In contrast to offline activities, which are simply about removing technology from the learning experience, unplugged activities decouple a new concept from the context of computing. This more constructivist approach seeks to use learners’ existing knowledge and familiar contexts to explore new computing concepts. Once their understanding is secure, learners are supported in connecting back (‘plugging in’) to the computing context. Therefore, an appropriate definition of ‘unplugged computing’ might be “teaching computing concepts away from the context of computing, to explore concepts through analogy, physical objects, role-playing, puzzles, games, magic, etc”.
Unplugged computing often relies on tangible objects and kinaesthetic activities alongside discussion and collaboration to support learners learning from and with each other. Successful activities make use of analogies and stories to make new concepts accessible to learners and connect them to existing understanding. Combined, these factors help make abstract ideas more concrete and easier to grasp.
An aspect of unplugged activities that can often be overlooked is where they fit within a learning experience — specifically, how to plug back in. Whilst an unplugged activity helps to explore a computing concept in a familiar context, the learning needs to connect back to computing, otherwise learners are left only understanding that concept in the context in which they are exploring it. For example, in a lesson focused on understanding what an algorithm is, you might use an unplugged activity based on following recipes and explore the importance of sequence, precision, and repeatability. If you neglect to reconnect with the concept of algorithms, by perhaps exploring how they are similar to and distinct from recipes, you leave students thinking that ‘algorithms’ and ‘recipes’ are synonymous.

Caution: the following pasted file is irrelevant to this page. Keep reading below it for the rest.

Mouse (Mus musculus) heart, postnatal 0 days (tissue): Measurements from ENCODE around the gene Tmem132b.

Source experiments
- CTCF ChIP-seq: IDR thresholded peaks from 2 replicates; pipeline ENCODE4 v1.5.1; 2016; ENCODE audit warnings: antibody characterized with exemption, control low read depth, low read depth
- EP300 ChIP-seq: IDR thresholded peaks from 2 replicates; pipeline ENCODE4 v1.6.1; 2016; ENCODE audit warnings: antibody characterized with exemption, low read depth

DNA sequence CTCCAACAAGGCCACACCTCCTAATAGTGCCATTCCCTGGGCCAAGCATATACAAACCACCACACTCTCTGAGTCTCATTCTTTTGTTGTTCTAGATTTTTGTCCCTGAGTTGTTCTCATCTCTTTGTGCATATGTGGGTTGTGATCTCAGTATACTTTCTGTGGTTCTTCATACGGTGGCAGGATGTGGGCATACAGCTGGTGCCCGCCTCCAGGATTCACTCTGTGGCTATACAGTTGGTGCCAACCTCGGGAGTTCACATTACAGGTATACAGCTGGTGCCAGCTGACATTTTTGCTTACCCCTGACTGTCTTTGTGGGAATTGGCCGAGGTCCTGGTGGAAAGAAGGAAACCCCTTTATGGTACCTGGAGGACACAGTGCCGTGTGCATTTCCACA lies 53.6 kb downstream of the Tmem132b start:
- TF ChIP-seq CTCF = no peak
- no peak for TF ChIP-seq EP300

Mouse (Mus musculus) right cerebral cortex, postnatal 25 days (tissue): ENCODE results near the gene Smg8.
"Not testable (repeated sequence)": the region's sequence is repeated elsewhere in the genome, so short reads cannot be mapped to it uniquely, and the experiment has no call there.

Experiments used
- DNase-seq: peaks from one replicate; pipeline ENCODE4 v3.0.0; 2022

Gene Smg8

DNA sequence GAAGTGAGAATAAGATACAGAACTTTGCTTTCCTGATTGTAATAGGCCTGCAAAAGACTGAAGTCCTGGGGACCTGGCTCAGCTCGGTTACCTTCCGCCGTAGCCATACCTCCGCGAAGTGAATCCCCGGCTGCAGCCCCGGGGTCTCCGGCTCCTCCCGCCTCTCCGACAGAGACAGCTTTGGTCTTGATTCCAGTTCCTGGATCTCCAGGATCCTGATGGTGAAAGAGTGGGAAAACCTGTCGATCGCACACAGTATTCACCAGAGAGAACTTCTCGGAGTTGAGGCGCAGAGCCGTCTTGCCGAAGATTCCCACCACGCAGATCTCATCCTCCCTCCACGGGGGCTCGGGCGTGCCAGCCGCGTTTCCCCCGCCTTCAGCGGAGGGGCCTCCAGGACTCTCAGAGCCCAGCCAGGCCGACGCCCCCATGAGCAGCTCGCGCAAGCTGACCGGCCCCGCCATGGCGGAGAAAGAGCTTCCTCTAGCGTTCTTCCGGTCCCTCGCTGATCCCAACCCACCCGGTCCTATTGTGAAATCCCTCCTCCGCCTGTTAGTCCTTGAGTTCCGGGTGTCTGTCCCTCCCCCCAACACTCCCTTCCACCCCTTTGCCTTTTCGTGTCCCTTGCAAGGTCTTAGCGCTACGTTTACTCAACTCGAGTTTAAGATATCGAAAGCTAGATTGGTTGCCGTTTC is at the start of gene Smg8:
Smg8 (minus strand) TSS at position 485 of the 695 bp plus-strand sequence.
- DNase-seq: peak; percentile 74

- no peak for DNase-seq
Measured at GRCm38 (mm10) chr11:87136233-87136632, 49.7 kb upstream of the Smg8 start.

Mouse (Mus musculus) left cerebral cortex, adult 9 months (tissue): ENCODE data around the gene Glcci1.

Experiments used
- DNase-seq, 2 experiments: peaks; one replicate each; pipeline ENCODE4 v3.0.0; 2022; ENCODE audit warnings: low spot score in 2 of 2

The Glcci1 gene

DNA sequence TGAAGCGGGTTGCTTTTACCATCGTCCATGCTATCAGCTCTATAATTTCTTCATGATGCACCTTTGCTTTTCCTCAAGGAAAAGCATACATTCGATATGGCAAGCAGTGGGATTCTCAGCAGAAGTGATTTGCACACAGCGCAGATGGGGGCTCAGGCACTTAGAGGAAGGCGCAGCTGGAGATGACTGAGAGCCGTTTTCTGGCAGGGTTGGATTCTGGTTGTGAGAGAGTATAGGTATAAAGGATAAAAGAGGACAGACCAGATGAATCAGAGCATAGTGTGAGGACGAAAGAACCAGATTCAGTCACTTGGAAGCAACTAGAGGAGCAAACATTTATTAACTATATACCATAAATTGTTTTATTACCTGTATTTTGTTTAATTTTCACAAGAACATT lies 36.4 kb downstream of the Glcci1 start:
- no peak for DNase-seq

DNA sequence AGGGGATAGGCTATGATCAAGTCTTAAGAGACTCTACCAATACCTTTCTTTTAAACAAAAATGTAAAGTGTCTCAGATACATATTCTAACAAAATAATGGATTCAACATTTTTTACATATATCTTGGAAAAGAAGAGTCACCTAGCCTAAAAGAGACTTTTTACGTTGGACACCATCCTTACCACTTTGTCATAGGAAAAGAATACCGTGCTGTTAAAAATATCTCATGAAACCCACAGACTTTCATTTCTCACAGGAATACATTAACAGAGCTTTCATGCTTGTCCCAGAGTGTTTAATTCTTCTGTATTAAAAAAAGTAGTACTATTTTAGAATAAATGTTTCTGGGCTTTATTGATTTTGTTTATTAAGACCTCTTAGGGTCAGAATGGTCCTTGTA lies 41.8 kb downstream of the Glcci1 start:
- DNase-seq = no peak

This idea of plugging back in and reconnecting links to semantic wave theory. The approach suggests that learning experiences should follow a wave where learning begins in the abstract and is gradually unpacked and made more concrete using everyday contexts and language. Unplugged computing is an example of an activity that sits at the bottom of the wave, making concepts as concrete as possible, before repacking and reconnecting with the original abstract concept.
- I liked creating different network topologies using string and students, and then timing how long it took to send data across the network. (Rebecca Franks)
- Also on the theme of networking, I loved showing students how packet switching works as an unplugged activity. It’s commonly used; I’d get them to act as DNS servers, routers, clients, and servers, and pass paper ‘packets’ around. (Ben Garside)
- When introducing binary numbers, I used to get the class into teams. Each team lined up side by side. I used to show a denary number, then they had to kneel to represent 0 and keep standing to represent 1 in order to show the binary number of the denary. (Matt Hogan)
- There’s an activity in ‘Programming essentials in Scratch’ (Year 7) that sees students perform a musical composition to better understand sequencing and timing. (Ben Garside)
You can read more about semantic wave theory in our sixth Pedagogy Quick Read.
About the author
James Robinson, Senior Learning Manager (Pedagogy), Raspberry Pi Foundation